This man raised $450 million from investors.

Sir John Templeton: The Man Who Understood the True Character of Stock Markets

Sir John Templeton created the Templeton Fund in 1954 and sold it in 1992 for $400 million. In between, he delivered average annual return of 15% to his investors.

Sir John was a religious man. He started his business meetings with prayer “to clear the minds”. He engaged in philanthropy, created a fund to expand the frontiers of religion and started a foundation to support spirituality, giving money to spirituals like Mother Teresa and Billy Graham.

Iranian king gives a pile of gold to his vizir to distribute among the capital’s spiritual men. Sometime later, the vizir returns the gold, saying that he had not been able to find one. “How could it be?” asks a perplexed king, “I am told there are 10,000 spiritual men in this city.” “Your Majesty,” answers the vizir, “the spiritual men refused the money. And those who did not were not spiritual men.”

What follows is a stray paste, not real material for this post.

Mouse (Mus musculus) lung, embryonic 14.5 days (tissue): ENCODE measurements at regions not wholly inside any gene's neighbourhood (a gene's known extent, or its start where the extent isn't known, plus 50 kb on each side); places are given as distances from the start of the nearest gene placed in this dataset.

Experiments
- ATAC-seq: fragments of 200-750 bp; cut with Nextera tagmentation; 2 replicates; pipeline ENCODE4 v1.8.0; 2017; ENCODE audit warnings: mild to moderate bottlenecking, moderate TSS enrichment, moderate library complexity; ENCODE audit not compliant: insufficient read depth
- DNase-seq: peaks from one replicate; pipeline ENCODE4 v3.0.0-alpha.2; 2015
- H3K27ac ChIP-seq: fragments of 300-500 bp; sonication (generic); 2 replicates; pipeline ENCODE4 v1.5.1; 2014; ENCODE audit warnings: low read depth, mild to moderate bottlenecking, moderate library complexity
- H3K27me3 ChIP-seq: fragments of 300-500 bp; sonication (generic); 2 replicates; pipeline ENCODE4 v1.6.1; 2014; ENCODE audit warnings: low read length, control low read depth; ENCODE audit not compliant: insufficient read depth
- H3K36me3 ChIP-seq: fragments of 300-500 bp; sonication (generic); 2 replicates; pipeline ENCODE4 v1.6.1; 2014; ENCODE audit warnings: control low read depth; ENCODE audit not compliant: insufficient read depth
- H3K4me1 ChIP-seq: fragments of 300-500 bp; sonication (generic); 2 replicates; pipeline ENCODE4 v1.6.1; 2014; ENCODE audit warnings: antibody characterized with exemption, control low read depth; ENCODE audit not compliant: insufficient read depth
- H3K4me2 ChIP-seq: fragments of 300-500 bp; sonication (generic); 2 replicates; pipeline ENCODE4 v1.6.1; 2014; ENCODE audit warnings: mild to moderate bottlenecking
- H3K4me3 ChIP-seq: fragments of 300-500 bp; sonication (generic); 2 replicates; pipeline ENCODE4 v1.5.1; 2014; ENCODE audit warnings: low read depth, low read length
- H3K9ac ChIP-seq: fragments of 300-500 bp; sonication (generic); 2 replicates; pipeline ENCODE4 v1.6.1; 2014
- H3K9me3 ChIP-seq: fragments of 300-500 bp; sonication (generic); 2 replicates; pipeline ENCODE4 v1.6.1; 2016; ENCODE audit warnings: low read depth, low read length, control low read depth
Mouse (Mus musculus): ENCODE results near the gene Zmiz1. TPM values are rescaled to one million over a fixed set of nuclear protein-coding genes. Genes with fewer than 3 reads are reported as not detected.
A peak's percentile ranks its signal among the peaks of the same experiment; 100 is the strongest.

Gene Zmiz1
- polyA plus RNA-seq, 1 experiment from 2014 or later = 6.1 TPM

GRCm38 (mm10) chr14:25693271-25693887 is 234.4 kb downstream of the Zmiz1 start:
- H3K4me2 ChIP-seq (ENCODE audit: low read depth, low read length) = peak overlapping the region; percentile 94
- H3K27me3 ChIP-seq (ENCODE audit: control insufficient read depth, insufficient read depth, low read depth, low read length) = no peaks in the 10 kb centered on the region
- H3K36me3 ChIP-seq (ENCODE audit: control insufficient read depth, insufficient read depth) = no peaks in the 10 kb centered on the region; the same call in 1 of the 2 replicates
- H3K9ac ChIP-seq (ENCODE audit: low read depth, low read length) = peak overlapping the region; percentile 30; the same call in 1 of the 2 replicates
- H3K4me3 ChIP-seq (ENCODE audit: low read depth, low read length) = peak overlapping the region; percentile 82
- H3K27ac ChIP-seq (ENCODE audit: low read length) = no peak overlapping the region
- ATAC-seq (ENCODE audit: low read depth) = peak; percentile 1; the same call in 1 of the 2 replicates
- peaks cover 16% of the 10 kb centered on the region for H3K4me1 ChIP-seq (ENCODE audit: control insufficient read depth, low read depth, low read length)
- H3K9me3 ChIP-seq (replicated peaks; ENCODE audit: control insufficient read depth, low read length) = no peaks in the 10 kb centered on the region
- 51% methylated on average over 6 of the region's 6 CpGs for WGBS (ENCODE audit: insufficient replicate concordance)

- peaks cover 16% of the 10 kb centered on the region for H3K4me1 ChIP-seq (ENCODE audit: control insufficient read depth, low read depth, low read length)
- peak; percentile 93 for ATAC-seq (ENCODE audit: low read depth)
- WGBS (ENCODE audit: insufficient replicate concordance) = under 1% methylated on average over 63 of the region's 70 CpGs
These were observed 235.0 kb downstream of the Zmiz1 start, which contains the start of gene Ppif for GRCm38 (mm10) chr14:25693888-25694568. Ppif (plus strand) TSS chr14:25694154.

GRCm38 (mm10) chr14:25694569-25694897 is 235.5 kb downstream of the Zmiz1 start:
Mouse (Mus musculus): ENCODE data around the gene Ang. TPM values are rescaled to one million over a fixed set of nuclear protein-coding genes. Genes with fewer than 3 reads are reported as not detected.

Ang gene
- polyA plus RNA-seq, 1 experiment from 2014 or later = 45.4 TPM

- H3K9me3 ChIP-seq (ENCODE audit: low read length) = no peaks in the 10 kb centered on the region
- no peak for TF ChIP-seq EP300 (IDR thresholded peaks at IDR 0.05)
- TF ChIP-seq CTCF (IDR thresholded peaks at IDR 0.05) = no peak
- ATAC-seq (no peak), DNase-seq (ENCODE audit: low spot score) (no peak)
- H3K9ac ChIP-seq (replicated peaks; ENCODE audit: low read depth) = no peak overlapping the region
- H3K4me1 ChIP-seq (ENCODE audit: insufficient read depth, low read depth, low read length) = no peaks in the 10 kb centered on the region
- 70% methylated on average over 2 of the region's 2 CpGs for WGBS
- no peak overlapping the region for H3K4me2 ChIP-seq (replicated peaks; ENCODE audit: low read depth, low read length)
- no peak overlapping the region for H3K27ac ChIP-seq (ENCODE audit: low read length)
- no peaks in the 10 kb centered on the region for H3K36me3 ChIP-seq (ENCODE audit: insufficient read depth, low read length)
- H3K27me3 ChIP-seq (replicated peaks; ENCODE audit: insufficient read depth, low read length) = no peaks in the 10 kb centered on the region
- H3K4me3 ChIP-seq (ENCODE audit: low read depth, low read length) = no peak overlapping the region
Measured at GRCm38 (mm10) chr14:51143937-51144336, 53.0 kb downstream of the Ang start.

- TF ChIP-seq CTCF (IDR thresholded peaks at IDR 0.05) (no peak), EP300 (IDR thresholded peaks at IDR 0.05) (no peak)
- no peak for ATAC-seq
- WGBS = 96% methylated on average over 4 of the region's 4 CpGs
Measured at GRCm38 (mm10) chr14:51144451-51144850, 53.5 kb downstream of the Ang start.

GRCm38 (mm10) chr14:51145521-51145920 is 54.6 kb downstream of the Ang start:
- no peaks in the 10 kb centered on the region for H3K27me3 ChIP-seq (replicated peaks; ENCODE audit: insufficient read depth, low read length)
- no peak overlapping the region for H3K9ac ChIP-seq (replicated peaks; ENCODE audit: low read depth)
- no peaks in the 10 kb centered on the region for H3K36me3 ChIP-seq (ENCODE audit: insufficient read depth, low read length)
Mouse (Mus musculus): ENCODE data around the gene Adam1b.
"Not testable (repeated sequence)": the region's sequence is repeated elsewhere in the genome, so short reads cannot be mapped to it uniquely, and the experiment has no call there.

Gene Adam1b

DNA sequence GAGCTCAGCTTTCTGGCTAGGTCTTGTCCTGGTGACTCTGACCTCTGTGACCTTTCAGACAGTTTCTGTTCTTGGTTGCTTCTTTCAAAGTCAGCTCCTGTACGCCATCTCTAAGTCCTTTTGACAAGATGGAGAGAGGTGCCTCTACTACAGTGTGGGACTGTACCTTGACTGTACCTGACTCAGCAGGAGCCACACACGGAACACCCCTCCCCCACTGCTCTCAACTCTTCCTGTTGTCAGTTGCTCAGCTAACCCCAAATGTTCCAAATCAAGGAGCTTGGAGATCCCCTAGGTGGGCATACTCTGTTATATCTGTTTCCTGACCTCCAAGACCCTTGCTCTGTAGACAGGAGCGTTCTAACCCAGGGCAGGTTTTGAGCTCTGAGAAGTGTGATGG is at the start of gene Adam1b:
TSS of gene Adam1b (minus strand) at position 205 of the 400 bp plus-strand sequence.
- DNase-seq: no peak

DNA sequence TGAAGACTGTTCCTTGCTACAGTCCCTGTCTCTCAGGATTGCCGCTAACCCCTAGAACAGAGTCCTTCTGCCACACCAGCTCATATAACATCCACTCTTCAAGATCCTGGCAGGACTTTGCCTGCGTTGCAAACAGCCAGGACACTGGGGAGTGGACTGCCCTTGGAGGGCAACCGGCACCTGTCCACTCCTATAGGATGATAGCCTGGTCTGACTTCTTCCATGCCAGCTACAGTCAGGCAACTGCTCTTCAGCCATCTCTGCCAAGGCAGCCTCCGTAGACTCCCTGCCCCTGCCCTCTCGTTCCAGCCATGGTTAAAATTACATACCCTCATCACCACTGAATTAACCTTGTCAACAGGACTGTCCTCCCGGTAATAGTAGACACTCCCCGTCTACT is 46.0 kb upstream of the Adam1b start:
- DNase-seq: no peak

Money Magazine had called Sir John “arguably the greatest global stock picker of the century”.

Financial Times obituary described him as “the renowned investor and philanthropist who is credited with some of the best-known investment adages”. The paper went on to give an example of those adages:

  • Bull markets are born on pessimism, grow on scepticism, mature on optimism and die on euphoria. (This, according to Financial Times, was the proof that Sir John “understood the true character of stock markets”.)
  • ‘It’s different this time’ are the most expensive words in the English language, has become a maxim for investors.
  • To buy when others are despondently selling and to sell when others are greedily buying requires the greatest fortitude and pays the greatest reward”.
Sir John said and did all those things before he died of pneumonia at age of 95.

Jeffrey Epstein: Multi-talented Jew